I kept talking, I told the dead man how beautiful his wife was and that she was going to have a hard time now that he was gone but she understood he had to go (all of these things I had witnessed when we “received” him from his home). Once I had the man disrobed, modesty towel in place, I pulled out all of the instruments that were required for the procedure and laid them out neatly on the embalming table so that they were easily accessed when needed. I turned on the tap and directed the long hose from the sink to pour water down one side of the table. I washed the man’s face with soap and fussed over closing his eyes and mouth so that he would look peaceful, at rest. I shaved the bit of stubble from his neck and chin making sure to get as close as possible without causing razor burn. Then I made the required incision and prepared the vessels for the embalming. Once I was finished with this, the director  had not yet returned, and so I waited, but not for long.

It was getting late, and I was sure the director would be back at any moment to help and manage things, so I continued the process on my own. I mixed the chemicals, attached the hose of the embalming machine and flipped the switch to on.  As the machine churned fluid into the man’s body, the gentle whir of its motor  and the soft splashing of the water spilling from the hose were the only sounds in the room. I poured soap over his limbs and massaged his muscles, (this is to help facilitate blood flow and ensure that fluid is getting to all areas of the body.) I went slow and watched everything carefully. Walking around from one side of the table to the other assuring that I wasn’t missing anything. Before long I had completed the process and was in the final stages of washing the body. That is when the director finally walked into the room. I asked if everything was okay, since he had been gone so long. He chuckled and revealed he had been in the front office the whole time! He confessed of sneaking in to check on me throughout the evening and that he had never even left the building! He had meant for me to do this on my own all along. He walked up to the man on the table with a huge grin as he inspected and then praised my work. That was a proud moment for me, another test passed!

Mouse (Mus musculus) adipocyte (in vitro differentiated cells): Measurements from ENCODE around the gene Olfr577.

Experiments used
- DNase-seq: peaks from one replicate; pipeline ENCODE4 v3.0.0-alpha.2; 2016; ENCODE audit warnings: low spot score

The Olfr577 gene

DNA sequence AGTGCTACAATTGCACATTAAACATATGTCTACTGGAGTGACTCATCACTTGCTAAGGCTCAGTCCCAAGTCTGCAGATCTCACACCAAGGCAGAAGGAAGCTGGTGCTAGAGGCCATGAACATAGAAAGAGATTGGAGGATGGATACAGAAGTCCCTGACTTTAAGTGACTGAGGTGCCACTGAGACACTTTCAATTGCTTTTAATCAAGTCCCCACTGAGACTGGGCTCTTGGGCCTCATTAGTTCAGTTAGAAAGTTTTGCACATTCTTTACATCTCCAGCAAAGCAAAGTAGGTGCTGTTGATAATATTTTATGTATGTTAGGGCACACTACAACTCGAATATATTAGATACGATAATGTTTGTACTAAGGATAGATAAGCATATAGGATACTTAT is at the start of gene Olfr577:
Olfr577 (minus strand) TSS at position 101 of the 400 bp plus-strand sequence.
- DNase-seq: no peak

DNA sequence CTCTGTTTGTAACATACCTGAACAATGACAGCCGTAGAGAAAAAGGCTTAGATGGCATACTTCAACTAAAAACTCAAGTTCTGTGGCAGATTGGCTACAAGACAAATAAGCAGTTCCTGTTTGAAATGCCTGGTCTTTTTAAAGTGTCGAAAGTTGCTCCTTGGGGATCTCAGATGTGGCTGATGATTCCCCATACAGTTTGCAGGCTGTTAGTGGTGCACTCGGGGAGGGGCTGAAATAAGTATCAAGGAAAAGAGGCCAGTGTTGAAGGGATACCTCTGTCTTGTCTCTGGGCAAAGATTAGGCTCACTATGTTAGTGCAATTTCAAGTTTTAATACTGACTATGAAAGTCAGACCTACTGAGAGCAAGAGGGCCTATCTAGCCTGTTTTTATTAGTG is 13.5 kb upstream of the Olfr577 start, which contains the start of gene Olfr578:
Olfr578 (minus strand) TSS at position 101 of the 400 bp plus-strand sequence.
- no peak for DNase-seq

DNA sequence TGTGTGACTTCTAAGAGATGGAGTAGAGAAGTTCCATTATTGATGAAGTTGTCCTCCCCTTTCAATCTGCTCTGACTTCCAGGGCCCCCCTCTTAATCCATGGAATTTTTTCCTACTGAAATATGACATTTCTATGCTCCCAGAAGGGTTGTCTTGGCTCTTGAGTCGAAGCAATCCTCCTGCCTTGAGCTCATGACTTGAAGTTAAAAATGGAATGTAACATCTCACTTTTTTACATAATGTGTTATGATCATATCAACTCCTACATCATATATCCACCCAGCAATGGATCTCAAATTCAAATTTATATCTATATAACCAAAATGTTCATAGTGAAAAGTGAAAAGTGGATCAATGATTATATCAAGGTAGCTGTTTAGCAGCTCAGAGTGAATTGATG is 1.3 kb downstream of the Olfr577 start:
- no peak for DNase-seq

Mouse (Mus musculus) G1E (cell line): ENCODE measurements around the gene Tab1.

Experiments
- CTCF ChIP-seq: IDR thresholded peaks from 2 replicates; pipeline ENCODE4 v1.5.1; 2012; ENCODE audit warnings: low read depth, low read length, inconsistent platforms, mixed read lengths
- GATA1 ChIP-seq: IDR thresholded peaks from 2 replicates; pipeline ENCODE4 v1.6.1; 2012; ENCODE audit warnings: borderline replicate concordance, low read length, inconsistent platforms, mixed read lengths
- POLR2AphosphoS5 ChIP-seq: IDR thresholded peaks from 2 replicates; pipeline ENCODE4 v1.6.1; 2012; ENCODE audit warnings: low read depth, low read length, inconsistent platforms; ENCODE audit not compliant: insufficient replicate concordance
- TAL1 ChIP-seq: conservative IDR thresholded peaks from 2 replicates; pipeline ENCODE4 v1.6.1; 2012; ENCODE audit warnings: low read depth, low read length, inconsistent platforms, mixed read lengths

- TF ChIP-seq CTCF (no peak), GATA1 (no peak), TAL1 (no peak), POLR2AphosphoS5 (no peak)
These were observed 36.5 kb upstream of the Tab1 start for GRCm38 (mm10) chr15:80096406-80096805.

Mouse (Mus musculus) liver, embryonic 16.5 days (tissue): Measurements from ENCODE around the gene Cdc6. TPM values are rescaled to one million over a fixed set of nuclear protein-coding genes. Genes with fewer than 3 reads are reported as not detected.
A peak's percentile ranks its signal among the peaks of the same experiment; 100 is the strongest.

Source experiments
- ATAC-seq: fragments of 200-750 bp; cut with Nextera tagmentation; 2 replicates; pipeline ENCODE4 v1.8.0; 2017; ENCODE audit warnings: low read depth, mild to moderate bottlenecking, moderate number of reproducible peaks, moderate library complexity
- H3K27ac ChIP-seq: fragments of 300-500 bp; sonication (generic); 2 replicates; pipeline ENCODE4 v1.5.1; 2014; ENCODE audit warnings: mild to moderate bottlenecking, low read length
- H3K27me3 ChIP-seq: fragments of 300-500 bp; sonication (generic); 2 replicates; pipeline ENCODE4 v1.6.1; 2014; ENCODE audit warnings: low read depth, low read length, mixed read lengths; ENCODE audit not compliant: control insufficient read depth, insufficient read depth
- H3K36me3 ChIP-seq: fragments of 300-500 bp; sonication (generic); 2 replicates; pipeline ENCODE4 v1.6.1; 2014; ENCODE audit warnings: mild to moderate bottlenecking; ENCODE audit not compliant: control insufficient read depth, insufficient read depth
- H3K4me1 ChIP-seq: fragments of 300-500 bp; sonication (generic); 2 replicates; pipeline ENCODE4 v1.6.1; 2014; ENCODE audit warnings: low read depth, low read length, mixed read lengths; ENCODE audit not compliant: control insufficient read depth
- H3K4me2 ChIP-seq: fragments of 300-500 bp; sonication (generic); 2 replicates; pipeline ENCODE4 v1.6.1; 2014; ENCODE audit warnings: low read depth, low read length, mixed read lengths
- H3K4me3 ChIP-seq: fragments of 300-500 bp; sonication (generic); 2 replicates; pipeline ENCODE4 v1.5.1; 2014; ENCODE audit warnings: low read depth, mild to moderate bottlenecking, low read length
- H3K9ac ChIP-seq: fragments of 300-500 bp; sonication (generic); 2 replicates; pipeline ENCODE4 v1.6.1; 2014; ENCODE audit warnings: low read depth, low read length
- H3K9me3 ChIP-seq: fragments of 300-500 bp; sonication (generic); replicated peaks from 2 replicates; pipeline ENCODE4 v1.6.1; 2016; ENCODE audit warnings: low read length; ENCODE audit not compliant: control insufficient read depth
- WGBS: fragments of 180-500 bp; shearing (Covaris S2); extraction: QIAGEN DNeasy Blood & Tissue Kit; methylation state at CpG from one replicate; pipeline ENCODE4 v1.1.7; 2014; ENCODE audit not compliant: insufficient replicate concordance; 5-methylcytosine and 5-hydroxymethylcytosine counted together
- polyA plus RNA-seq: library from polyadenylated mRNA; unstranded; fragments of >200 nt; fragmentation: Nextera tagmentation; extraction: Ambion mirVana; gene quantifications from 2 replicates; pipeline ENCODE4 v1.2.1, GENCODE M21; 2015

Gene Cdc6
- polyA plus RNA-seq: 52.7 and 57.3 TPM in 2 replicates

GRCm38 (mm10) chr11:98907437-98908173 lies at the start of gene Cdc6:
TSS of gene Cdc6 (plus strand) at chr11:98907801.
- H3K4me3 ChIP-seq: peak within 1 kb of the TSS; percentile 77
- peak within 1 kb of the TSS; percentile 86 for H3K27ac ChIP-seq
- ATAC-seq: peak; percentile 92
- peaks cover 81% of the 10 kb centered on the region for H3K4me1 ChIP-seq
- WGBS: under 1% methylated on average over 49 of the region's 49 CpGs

I was also beginning to learn that most funeral directors have a wicked sense of humor. The next morning, I walked into work, chest puffed out, head held high, remembering my big accomplishment from the night before. I was greeted by the funeral home manager as I walked in the door.  Usually a jovial guy and always ready with a quick joke at your expense, so I was shocked as he walked up to me with purpose and a stern demeanor and immediately asked, “Who embalmed Mr. so and so last night?” I froze, then slowly in a smaller than normal voice answered, “I did.” He paused and said, “Follow me.” He turned on his heel and deliberately stomped away towards the embalming room. As we walked down the long-carpeted hallway, the walls seemingly getting narrower the closer we got to the door of the embalming room. My head was reeling, what could have happened? I set the features, fluid was fine, body washed, cream on the face and hands, body covered with a sheet! As we entered the room the senior embalmer was already there standing over the man with his arms crossed. Oh man, this was serious, what did I miss?! This is what a deflated balloon must feel like. The fluorescent lights of the room felt hot, like a spotlight in an interrogation room. Then the sheet was pulled off of the table exposing the man that I had embalmed, by myself, the night before. Modesty towel still in place.

They both stood back with arms folded and asked me to look at this man lying on the table and explain to them what was wrong. I did this, citing everything I had done the night before step by step, I stated the fluid mixture, I massaged every limb, every appendage had good fluid, I closed the eyes, cleaned and trimmed the nails, and he looked good! So, I turned to them both and said “Nothing, there is nothing wrong with him.” A moment of tense silence and then,  laughter?! Like hyenas they laughed, and I was so confused! Once these men were able to catch their breath I heard the most beautiful words, “Nope, there is nothing wrong with him, you did a great job!”